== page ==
• Steps to protect you and others in situations of an active shooter
  • How to respond appropriately to threatening or violent situations

We can custom tailor our courses to fit the specific needs of your business.

 

 

Syntrio is a leader in the human resources and employment law fields (as well as ethics and compliance) and is prepared to help your company implement a compliance program aimed at reducing the potential impact of harassment, discrimination and other employment law issues your organization may face. Syntrio takes an innovative philosophy towards employment law training program design and strives to engineer engaging, entertaining, and thought-provoking content.


Contact www.syntrio.com for more information about our discrimination, harassment, and prevention of retaliation online courses and remember to follow us on Facebook, TwitterGoogle Plus and LinkedIn for daily updates on corporate compliance that impact your company.


 

Building an Ethical Culture: the Basics

Even within the same industry, organizations can have radically different cultures. There are norms, both tacit and explicit, that address how colleagues interact, how management communicates with employees, and how customers are treated. In terms of ethics, some companies pay lip service to ethical behavior, while others walk the walk.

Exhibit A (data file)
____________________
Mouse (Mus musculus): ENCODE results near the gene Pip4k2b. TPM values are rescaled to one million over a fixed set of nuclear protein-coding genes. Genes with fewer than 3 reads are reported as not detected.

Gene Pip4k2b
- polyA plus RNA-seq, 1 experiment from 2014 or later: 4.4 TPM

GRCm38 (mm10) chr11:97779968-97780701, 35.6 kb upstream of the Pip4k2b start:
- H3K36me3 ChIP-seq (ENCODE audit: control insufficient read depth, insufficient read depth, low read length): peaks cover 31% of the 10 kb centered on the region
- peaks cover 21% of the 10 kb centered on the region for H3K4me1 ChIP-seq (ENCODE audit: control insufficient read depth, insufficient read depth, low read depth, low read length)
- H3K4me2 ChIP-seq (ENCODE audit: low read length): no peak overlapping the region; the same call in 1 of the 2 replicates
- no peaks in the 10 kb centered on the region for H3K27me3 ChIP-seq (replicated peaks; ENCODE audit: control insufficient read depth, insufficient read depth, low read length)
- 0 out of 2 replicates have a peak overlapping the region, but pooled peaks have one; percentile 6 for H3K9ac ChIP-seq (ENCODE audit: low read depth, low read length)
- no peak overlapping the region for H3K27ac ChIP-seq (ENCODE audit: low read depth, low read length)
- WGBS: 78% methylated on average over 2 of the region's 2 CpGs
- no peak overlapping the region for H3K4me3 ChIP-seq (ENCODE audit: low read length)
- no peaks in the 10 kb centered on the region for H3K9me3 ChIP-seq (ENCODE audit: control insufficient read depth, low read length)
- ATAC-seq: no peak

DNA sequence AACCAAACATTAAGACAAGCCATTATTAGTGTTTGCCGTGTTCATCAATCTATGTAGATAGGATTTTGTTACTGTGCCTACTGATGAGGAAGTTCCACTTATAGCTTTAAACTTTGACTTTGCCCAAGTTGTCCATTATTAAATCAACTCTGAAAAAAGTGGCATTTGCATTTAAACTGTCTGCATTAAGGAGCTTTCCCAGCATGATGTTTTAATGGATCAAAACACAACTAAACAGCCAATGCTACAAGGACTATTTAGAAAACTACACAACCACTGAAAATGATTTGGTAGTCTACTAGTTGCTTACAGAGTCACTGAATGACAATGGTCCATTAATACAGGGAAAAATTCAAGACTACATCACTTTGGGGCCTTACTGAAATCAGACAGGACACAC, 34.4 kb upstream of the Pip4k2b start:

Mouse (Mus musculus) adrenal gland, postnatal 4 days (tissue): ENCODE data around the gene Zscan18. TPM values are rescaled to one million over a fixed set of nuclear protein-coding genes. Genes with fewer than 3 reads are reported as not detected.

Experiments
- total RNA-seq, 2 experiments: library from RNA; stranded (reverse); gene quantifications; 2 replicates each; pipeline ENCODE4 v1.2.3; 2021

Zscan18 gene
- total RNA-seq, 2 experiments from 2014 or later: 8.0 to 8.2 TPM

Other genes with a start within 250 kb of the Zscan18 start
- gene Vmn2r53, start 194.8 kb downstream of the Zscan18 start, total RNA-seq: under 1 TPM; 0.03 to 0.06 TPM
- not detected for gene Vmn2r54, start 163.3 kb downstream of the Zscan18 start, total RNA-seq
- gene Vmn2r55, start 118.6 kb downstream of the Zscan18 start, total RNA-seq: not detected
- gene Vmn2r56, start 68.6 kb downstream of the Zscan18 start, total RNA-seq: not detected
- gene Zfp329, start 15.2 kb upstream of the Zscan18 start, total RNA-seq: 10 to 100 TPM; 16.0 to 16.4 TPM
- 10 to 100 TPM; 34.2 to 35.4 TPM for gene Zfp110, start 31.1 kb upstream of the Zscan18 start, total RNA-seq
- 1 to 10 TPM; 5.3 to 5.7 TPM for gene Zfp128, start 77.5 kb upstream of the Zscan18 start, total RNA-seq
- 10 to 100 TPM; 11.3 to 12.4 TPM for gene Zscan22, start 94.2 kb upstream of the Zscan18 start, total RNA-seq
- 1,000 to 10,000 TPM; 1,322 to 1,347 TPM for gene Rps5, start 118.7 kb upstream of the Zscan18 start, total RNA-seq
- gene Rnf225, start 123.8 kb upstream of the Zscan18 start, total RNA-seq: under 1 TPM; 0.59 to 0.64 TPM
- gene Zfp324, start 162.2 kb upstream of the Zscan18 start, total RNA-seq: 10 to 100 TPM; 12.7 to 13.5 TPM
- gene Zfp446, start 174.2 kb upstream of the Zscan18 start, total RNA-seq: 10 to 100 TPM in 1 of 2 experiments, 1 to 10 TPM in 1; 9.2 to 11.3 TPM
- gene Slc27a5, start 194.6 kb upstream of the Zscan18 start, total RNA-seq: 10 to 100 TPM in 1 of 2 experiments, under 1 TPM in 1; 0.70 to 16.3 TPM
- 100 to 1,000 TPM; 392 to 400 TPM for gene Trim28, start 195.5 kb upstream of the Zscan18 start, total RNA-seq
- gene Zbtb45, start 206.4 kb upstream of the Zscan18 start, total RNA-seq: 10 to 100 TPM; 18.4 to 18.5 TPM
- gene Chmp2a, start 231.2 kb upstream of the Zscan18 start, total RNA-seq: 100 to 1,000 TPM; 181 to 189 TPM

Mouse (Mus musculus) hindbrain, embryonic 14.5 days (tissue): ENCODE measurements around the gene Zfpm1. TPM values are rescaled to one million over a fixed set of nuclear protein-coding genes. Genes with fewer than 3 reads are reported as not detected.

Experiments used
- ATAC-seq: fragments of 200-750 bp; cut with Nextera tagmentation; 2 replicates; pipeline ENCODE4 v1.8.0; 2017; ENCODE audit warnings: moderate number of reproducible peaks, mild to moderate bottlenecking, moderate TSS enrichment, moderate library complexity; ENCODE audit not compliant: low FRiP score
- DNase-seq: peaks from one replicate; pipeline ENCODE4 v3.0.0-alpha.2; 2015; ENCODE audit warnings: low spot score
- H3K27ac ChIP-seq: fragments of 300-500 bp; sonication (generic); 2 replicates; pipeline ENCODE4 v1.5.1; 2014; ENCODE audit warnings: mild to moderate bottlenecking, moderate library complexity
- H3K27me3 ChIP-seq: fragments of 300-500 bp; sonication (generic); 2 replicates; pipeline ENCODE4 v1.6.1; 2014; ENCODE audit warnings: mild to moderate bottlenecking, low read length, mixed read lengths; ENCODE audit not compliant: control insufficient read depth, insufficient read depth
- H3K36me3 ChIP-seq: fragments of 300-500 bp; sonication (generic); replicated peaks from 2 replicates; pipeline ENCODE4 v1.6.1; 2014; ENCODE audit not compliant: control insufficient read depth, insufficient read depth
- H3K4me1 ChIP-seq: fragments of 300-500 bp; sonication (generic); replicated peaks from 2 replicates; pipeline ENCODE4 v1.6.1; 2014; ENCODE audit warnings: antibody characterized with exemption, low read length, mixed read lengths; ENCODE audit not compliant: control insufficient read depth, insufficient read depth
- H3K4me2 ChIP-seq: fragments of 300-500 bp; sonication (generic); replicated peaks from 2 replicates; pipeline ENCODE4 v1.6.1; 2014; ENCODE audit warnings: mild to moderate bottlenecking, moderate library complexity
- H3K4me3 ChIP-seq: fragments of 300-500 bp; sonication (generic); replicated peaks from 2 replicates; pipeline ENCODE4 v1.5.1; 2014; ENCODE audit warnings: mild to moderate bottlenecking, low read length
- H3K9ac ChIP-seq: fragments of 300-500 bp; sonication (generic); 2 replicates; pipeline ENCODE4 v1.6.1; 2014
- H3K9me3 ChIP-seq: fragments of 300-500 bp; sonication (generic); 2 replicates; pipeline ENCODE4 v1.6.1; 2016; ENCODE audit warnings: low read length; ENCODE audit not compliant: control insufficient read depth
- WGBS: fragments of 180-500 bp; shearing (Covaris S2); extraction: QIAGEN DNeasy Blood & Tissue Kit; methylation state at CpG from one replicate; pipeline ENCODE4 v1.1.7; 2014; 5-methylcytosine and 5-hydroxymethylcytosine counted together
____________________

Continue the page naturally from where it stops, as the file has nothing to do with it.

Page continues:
For long-term success and to attract the best talent, those with a truly ethical culture are the winners.

So how can organizations build a resilient yet flexible culture that values ethics throughout its ranks? First, it’s important to establish and communicate what behaviors are constructive and to be encouraged, and which others undermine an ethical mission. Companies that take the time to ask all employees what specifically works and what is clearly unethical within their respective roles can develop a clear set of guidelines that can be communicated across numerous channels.

The tone at the top also matters a great deal. Employees follow the lead not just of their immediate managers, but look to senior leadership for cues on how to behave. If a CEO demonstrates unimpeachable integrity in all she says—and more importantly, what she does—that can go a long way in shaping what happens at all levels of the organization.

While it’s a simple truth that reinforcing behavior that is desirable and refraining from reinforcing that which is not, many commercial pressures can work against it. Organizations must be mindful, intentional and articulate about which behaviors they wish to encourage and which they do not. Incentives can range from monetary rewards to accolades and recognition. The important thing is to be clear and consistent in providing thoughtful and corrective feedback that is rooted not in punishment but in education.